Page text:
“The fashionable international world attended en masse this afternoon at the wedding of the chevalier Jean Wyse de Neaulan, grand high chief ranger of the Irish National Foresters, with Miss Fir Conifer of Pine Valley. Lady Sylvester Elmshade, Mrs Barbara Lovebirch, Mrs Poll Ash, Mrs Holly Hazeleyes, Miss Daphne Bays, Miss Dorothy Canebrake, Mrs Clyde Twelvetrees, Mrs Rowan Greene, Mrs Helen Vinegadding, Miss Virginia Creeper, Miss Gladys Beech, Miss Olive Garth, Miss Blanche Maple, Mrs Maud Mahogany, Miss Myra Myrtle, Miss Priscilla Elderflower, Miss Bee Honeysuckle, Miss Grace Poplar, Miss O Mimosa San, Miss Rachel Cedarfrond, the Misses Lilian and Viola Lilac, Miss Timidity Aspenall, Mrs Kitty Dewey-Mosse, Miss May Hawthorne, Mrs Gloriana Palme, Mrs Liana Forrest, Mrs Arabella Blackwood and Mrs Norma Holyoake of Oakholme Regis graced the ceremony by their presence.”
As you’ve probably noticed from most of the negative reviews below, Ulysses is an easy target. Too easy, I should think. In an age of culture illiteracy and a shrinking reading population in most Western countries, a book like Ulysses becomes the cultural pariah of the age. Like the concept of the Wandering Jew it examines so passionately, Ulysses finds it self as an artefact wandering the cultural waste land, periodically receiving kindness from its admirers, but mostly suffering at the hands of philistines, knaves and ignoramuses. An elitist jibe? You could consider it that, I don’t doubt that one would, but you could also consider something else on my side of the argument. What can a written review of this book give that you would probably not be able to receive from the opinion of the man on the street? The answer: Quotes. That’s right, quotes; the simple act of previewing the text of the book in question to the reader makes a review more valuable than what you might hear word-of-mouth. But perusing the negative reviews of Ulysses from various sites, most ultimately end up resembling the word-of-mouth about this book. And here another problem lurks
Misinformation swarms around this book. The usually rigmarole that reviewers of this book have to go through is the description, more often than not, boiled down to couple of misleading bullet points. First: Ulysses is written in the stream-of-consciousness technique. This is a very misleading description. Only the first half of the Nausicaa chapter and the Penelope chapter, with Gerty MacDowell and Molly Bloom featuring respectively, are written in the stream-of consciousness technique. What most readers refer to as the stream-of consciousness sections of the book are in fact Interior monologues. These are typically Leopold Bloom’s thoughts (others are heard throughout the rest of the book) and are made up of short, choppy staccato sentences representing those thoughts, finished or unfinished:
“By lorries along sir John Rogerson's quay Mr Bloom walked soberly, past Windmill lane, Leask's the linseed crusher, the postal telegraph office. Could have given that address too. And past the sailors' home. He turned from the morning noises of the quayside and walked through Lime street. By Brady's cottages a boy for the skins lolled, his bucket of offal linked, smoking a chewed fagbutt. A smaller girl with scars of eczema on her forehead eyed him, listlessly holding her battered caskhoop. Tell him if he smokes he won't grow. O let him! His life isn't such a bed of roses. Waiting outside pubs to bring da home. Come home to ma, da. Slack hour: won't be many there. He crossed Townsend street, passed the frowning face of Bethel. El, yes: house of: Aleph, Beth. And past Nichols' the undertaker. At eleven it is. Time enough. Daresay Corny Kelleher bagged the job for O'Neill's. Singing with his eyes shut. Corny. Met her once in the park. In the dark. What a lark. Police tout. Her name and address she then told with my tooraloom tooraloom tay. O, surely he bagged it. Bury him cheap in a whatyoumaycall. With my tooraloom, tooraloom, tooraloom, tooraloom.”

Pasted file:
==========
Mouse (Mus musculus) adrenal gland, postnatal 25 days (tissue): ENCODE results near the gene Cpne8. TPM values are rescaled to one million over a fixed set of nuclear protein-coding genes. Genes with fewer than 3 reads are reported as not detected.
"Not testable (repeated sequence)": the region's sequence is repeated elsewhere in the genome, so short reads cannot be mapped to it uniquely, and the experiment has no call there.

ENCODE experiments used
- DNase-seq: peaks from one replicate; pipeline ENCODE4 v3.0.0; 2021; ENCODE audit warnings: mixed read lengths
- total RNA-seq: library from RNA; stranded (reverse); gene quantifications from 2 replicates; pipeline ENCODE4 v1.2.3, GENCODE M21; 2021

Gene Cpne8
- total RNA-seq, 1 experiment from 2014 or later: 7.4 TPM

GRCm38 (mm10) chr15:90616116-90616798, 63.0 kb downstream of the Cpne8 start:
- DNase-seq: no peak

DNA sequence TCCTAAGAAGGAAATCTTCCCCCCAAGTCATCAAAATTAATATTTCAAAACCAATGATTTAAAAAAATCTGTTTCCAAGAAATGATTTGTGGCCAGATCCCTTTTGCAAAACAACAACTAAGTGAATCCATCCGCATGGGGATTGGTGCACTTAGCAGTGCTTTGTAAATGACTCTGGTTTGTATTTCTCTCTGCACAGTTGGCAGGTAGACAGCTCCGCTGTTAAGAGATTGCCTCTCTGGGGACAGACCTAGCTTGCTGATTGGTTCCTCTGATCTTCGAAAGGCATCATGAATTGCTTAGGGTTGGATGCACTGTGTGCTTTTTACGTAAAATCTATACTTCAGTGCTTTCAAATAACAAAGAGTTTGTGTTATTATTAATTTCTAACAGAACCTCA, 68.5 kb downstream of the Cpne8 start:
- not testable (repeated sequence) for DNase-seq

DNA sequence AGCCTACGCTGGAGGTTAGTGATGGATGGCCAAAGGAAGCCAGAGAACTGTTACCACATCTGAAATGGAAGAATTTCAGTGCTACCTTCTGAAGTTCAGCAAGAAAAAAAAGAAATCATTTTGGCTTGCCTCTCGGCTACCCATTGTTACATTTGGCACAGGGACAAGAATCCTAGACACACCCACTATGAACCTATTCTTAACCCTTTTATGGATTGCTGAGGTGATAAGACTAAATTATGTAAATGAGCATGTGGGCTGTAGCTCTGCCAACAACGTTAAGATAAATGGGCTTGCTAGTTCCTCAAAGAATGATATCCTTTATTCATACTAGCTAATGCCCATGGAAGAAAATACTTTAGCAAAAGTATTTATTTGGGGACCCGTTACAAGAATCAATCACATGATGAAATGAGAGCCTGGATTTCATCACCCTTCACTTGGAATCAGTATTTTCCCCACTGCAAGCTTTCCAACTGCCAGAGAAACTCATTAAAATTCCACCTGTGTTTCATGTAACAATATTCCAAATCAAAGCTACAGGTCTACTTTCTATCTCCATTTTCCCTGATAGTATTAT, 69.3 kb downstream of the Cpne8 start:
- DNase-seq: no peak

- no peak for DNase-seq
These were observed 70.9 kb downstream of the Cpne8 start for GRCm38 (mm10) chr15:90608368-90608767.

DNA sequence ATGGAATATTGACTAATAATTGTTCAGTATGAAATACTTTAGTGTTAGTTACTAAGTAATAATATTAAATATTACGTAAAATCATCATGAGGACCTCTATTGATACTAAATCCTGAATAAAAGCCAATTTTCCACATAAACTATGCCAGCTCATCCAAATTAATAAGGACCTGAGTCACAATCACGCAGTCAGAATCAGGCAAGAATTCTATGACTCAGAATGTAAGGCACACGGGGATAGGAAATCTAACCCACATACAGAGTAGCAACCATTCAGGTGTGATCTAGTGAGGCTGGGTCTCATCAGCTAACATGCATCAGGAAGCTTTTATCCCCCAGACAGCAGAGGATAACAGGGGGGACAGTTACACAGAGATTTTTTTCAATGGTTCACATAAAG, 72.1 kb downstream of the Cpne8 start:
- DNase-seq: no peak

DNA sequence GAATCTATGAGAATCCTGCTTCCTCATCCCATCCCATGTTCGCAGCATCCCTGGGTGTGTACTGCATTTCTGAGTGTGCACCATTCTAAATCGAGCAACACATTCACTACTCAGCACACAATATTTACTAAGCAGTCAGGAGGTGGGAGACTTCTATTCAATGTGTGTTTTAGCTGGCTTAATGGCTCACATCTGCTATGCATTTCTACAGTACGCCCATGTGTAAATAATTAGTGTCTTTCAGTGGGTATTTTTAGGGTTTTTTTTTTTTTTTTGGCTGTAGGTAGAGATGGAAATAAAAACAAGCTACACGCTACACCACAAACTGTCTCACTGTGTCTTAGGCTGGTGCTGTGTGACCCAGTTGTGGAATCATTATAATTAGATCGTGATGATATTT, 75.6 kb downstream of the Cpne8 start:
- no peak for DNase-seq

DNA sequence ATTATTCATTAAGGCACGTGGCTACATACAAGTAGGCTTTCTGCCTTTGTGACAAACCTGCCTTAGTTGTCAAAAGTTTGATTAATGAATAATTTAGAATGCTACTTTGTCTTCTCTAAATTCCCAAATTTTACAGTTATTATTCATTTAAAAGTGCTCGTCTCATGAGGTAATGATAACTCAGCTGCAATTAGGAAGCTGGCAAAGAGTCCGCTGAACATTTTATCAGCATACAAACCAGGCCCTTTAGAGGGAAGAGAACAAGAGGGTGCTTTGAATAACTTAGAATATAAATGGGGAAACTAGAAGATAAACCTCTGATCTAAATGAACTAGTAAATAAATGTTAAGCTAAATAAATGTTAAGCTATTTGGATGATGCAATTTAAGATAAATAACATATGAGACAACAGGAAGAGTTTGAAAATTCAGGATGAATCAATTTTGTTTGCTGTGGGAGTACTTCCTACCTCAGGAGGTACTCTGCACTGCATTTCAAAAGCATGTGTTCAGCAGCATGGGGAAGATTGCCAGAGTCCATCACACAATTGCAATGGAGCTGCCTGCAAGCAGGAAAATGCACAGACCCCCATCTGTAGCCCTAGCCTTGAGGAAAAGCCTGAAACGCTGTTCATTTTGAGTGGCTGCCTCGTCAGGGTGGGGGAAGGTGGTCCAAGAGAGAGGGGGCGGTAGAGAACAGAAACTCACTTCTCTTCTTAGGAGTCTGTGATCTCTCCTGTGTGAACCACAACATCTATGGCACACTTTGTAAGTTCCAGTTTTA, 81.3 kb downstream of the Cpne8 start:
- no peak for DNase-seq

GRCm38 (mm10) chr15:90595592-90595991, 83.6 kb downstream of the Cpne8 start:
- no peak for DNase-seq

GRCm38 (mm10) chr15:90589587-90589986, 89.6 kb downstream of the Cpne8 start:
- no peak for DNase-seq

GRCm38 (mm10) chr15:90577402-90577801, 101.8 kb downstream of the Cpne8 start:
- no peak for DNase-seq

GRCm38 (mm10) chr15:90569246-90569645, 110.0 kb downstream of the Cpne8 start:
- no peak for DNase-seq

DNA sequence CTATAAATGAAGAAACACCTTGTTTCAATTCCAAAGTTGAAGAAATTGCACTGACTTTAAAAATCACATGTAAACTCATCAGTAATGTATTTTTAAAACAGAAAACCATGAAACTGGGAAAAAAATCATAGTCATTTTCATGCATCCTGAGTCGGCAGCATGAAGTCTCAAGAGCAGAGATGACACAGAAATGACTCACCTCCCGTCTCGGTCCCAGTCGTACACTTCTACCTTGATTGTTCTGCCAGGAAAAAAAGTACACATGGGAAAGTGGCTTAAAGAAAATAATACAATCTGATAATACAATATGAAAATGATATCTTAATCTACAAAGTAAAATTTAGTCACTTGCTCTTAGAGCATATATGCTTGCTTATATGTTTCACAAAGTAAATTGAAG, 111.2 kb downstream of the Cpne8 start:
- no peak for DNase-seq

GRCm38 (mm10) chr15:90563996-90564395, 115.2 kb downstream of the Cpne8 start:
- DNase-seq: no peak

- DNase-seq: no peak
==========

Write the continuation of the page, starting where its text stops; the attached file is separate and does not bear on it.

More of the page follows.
It should also be made absolutely clear: Ulysses is written in a vast array of styles ranging from phases of prose poetry to minute realism to precisely rendered scenes of dialogue, and everything in between, including a humorously erudite question-and-answer section:
“The visible signs of antesatisfaction?
An approximate erection: a solicitous adversion: a gradual elevation: a tentative revelation: a silent contemplation.
He kissed the plump mellow yellow smellow melons of her rump, on each
plump melonous hemisphere, in their mellow yellow furrow, with obscure prolonged provocative melonsmellonous osculation.”
Second: Ulysses is a rehash of Homer’s Odyssey. Eh, yes and no. Ulysses is obviously a rework of Homer’s masterpiece, but it diverts greatly from it and stretches far wider right into the depths of European literature and back:
“--If you want to know what are the events which cast their shadow over the hell of time of King Lear, Othello, Hamlet, Troilus and Cressida, look to see when and how the shadow lifts. What softens the heart of a man, shipwrecked in storms dire, Tried, like another Ulysses, Pericles, prince of Tyre?”
After writing an essay called “The Literature of Exhaustion”, the author John Barth was accused of claiming the ‘Death’ of the novel, basically, stating that everything that could be said and done with the novel as a form had been done. Barth in fact believed the opposite. In follow up to that essay, Barth wrote “The Literature of Replenishment” which pointed out a very satisfying fact: Don Quixote, a book considered the one of the first properly definable novels of Western civilisation, is itself a rehash, a parody and a homage to the chivalric prose works that came before it. In essence, literature finds its replenishment from that which precedes it and points towards the future. Don Quixote is replenishment literature and so too is Ulysses.